Audit condemns management at elite Paris institute

The financial management of the elite Institute of Political Studies in Paris has been strongly criticised in an official report that found evidence of exorbitant bonuses, absence of controls and waste of public funds during the directorship of Richard Descoings, who died in April.

The 210-page provisional report of the Cour des Comptes (state auditor) on the institute known as Sciences Po for the period 2005-11 was obtained by Le Monde newspaper, which published its conclusions last week.

The report revealed a chaotic management that consisted more of “little deals between friends than a serious administration of public funds”, said the paper.

The Cour des Comptes called for immediate reform of Sciences Po, reported Le Monde. It said Higher Education and Research Minister Geneviève Fioraso had told the institute’s leadership to halt the appointment procedure for Descoings’ successor until publication of the definitive report in November.

Among the report’s findings were:
  • • Top managers’ remuneration was excessive. The gross annual pay of the institute’s head rose by 60.4% between 2005 and 2011, to €537,246.75 (US$692,330) in 2010 (though it fell to €505,806.29 the following year). By comparison, annual pay for the president of an equivalent higher education institution was €160,095.61 in 2011.

    The Cour des Comptes also criticised the system of bonuses practised at Sciences Po – the bonus of Jean-Claude Casanova, president of the institute’s governing foundation, had risen from €16,500 to €36,000 between 2007 and 2010.

  • • The Cour criticised lack of consultation with the governing board, and noted that the methods of payment for the two men did “not respect the rules laid down by the general tax code”.

  • • There was similar confusion over lecturers’ conditions of employment and pay, and bonuses paid to ‘star’ teachers and to executives, reported Le Monde. Rules differed from those in universities and varied from one lecturer to another.

    Short-term contract staff accounted for 20% of the wage bill and 93% of the teaching hours. The Cour calculated that, overall, [tenured] lecturers carried out “30% of their service” but were “paid 100%”.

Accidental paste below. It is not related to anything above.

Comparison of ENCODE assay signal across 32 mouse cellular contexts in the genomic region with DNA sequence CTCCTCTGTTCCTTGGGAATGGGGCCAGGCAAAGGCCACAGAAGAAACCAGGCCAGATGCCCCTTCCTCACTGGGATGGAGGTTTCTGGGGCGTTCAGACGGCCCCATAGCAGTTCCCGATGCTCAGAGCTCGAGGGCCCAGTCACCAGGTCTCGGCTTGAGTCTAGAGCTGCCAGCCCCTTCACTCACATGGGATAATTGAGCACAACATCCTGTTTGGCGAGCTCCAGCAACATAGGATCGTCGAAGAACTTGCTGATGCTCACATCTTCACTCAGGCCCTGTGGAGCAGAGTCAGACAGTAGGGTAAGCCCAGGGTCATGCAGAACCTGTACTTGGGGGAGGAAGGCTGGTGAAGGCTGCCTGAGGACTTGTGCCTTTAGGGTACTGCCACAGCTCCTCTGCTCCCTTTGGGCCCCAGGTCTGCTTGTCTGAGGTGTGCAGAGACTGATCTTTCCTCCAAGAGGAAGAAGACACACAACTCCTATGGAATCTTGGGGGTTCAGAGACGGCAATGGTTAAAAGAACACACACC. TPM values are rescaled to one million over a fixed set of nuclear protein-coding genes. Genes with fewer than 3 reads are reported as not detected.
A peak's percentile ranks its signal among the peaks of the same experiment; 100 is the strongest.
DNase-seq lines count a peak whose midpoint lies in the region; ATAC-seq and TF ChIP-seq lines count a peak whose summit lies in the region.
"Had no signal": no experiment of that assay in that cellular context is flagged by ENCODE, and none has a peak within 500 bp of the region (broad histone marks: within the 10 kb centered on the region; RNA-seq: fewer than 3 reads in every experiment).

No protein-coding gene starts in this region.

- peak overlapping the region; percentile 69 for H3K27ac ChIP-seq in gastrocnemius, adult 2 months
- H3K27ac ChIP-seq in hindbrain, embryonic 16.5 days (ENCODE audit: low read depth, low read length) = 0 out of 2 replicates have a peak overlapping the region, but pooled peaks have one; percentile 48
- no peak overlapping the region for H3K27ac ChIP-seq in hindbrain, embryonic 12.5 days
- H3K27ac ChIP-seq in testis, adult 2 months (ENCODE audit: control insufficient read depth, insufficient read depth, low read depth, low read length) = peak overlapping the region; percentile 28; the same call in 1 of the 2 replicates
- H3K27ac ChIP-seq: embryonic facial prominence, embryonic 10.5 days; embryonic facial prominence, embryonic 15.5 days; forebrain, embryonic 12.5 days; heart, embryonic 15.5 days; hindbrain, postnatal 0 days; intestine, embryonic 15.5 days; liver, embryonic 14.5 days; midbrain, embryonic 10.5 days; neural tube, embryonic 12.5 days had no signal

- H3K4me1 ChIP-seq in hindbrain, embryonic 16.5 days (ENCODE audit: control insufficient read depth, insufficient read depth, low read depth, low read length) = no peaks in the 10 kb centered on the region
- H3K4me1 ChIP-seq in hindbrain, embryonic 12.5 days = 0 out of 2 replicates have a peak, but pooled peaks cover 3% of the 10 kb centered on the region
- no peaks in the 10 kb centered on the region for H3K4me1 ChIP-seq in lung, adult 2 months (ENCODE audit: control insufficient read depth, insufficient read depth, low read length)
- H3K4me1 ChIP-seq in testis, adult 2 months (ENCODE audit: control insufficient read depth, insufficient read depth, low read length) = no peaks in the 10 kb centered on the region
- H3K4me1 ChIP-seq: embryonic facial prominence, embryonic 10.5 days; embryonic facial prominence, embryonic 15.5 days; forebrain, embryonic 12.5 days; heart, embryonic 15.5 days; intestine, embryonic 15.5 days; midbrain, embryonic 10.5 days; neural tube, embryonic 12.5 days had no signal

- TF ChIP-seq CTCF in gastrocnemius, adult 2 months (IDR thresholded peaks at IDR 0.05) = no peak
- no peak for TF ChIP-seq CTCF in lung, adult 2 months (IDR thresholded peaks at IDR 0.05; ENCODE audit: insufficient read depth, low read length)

• • The statute of Sciences Po, a hybrid of private foundation and public establishment, was described by the Cour as no longer appropriate; this, it said, had led to chaos in handling public money, coordination difficulties and legal uncertainties, and had made it impossible to manage the overall wages bill.

  • • Another criticism was ‘expensive’ students. “The average cost of a student is more than €3,000 above that of a student at the University of Paris-Dauphine,” noted the Cour des Comptes. The Ministry of Higher Education paid €300 of the excess sum for each student, but families also had to contribute, paying on average fees of more than €3,000 at Sciences Po compared with €400 at Dauphine.

  • • The Cour also condemned risky management, citing loans the institute had taken out, one of which it classified as “speculative and dangerous”; in future the foundation should seek endorsement from the Ministry of Economy, it said.

  • • And the report criticised the lack of state control over the institute. State funding had risen by a third in five years to a total of €63.3 million in 2010; since this was the foundation’s principal source of finance, this lack appeared to be “especially faulty”, said the Cour.
Replying to Le Monde, Sciences Po admitted the Cour des Comptes report had made “well-founded remarks, justified criticisms” but also “questionable assertions, comments and judgements”.

The institute had undertaken several immediate commitments, reported Le Monde, including on managerial salaries and bonuses. The next director would be paid the same as a university president.

The foundation’s administrator would receive remuneration that was part fixed and part according to results obtained, but limited to maximum pay levels of French higher-senior public service or the leaders of state companies. The variable part would not exceed 25% of the fixed salary.

Regulations governing the successor of Richard Descoings would be tighter, meetings of the foundation more frequent and all financial and budgetary operations more strictly controlled.

But the institute did not accept that its statute was out of date. “This system constitutes the fundamental condition for respecting the autonomy desired by the public authorities since its creation in 1945,” it told Le Monde.

It also disagreed that student costs were unreasonably high, which it said were largely due to the expense of international exchanges. It denied that the comparison with Dauphine was valid.

Minister Fioraso noted that the Cour des Comptes report was provisional and said she would await “the definitive observations to make an assessment on the operations of this institution whose reputation is a leading asset for French higher education”.

* Richard Descoings was director of Sciences Po from 1996 and had been elected to serve a fourth term in 2011.

During his 16 years as head of
Sciences Po he radically transformed the institution by introducing controversial reforms that increased the proportion of foreign students to 40%, opened access to students from disadvantaged backgrounds through partnerships with schools in deprived areas, means-tested fees so the poorest paid nothing though the wealthiest paid thousands of euros, and created six provincial offshoots.

He was found dead on 3 April in New York, where he was due to attend a United Nations meeting for university heads.